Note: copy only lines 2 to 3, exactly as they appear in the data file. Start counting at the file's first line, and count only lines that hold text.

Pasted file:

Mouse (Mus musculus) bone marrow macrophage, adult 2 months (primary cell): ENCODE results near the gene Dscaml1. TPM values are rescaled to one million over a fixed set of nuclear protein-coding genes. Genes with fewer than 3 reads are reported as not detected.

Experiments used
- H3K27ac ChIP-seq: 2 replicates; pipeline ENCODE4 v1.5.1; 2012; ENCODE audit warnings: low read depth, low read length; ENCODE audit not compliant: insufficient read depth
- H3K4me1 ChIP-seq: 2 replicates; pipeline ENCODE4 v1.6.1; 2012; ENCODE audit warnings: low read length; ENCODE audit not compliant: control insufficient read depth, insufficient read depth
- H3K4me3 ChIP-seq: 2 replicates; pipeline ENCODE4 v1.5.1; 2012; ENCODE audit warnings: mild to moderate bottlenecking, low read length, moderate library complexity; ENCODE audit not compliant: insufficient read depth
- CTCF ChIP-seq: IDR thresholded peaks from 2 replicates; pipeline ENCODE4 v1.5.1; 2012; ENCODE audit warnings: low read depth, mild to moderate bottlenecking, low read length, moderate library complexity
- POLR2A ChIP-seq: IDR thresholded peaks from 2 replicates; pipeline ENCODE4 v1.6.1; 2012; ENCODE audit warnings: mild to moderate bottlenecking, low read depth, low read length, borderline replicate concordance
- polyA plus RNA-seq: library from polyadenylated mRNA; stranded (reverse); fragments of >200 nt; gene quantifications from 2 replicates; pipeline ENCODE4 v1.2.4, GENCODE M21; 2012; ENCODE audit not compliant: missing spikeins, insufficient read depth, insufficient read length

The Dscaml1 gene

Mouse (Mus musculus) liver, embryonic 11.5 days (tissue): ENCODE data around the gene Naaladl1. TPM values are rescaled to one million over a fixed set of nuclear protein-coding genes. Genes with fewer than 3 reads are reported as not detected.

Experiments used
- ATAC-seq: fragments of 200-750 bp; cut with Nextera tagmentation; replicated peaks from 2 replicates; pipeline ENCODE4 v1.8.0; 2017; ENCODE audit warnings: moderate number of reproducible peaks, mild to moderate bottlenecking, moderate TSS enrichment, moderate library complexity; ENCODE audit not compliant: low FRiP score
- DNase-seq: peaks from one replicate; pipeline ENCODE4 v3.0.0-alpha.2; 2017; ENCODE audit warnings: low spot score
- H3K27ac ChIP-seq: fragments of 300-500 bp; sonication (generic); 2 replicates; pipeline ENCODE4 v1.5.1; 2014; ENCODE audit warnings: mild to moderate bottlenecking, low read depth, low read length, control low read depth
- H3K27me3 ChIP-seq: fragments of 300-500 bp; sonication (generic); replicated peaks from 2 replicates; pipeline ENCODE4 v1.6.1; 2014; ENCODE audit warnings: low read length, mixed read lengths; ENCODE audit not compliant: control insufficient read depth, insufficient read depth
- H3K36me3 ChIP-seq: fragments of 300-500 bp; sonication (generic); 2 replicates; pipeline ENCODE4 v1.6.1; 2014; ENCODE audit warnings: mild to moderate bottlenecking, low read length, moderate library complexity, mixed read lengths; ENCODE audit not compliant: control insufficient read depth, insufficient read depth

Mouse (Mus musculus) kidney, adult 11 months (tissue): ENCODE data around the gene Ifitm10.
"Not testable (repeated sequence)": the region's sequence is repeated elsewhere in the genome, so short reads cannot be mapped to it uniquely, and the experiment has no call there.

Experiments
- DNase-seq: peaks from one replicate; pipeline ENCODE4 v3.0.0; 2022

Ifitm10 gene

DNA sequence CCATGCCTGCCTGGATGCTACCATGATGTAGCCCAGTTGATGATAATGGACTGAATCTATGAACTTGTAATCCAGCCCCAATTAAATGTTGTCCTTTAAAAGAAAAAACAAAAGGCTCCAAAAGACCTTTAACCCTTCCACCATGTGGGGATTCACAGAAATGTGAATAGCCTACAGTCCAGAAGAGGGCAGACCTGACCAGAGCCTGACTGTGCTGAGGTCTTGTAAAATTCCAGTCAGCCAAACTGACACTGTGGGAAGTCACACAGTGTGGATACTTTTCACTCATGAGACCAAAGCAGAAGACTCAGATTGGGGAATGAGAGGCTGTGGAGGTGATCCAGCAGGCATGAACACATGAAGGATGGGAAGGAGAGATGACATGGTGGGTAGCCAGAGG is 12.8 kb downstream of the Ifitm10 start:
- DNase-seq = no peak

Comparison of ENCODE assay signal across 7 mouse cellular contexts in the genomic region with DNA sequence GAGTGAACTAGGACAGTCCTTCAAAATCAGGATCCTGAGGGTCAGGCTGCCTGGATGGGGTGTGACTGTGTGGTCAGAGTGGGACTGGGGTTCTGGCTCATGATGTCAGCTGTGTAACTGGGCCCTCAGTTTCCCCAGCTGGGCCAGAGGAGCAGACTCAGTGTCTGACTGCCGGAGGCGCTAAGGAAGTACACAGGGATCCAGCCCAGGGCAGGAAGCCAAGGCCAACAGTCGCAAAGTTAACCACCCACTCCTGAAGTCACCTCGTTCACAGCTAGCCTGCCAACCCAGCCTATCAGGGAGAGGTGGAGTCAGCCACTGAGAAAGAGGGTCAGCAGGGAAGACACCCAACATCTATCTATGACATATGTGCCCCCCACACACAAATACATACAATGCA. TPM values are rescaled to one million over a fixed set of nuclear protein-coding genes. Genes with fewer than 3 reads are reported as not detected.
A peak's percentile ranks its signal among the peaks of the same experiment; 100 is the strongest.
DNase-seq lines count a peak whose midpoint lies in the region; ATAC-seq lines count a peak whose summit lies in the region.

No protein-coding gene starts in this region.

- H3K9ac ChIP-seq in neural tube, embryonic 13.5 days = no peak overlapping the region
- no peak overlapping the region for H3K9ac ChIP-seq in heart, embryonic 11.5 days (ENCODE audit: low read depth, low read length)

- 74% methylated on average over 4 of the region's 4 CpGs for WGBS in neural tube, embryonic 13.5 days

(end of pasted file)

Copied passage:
Experiments used
- H3K27ac ChIP-seq: 2 replicates; pipeline ENCODE4 v1.5.1; 2012; ENCODE audit warnings: low read depth, low read length; ENCODE audit not compliant: insufficient read depth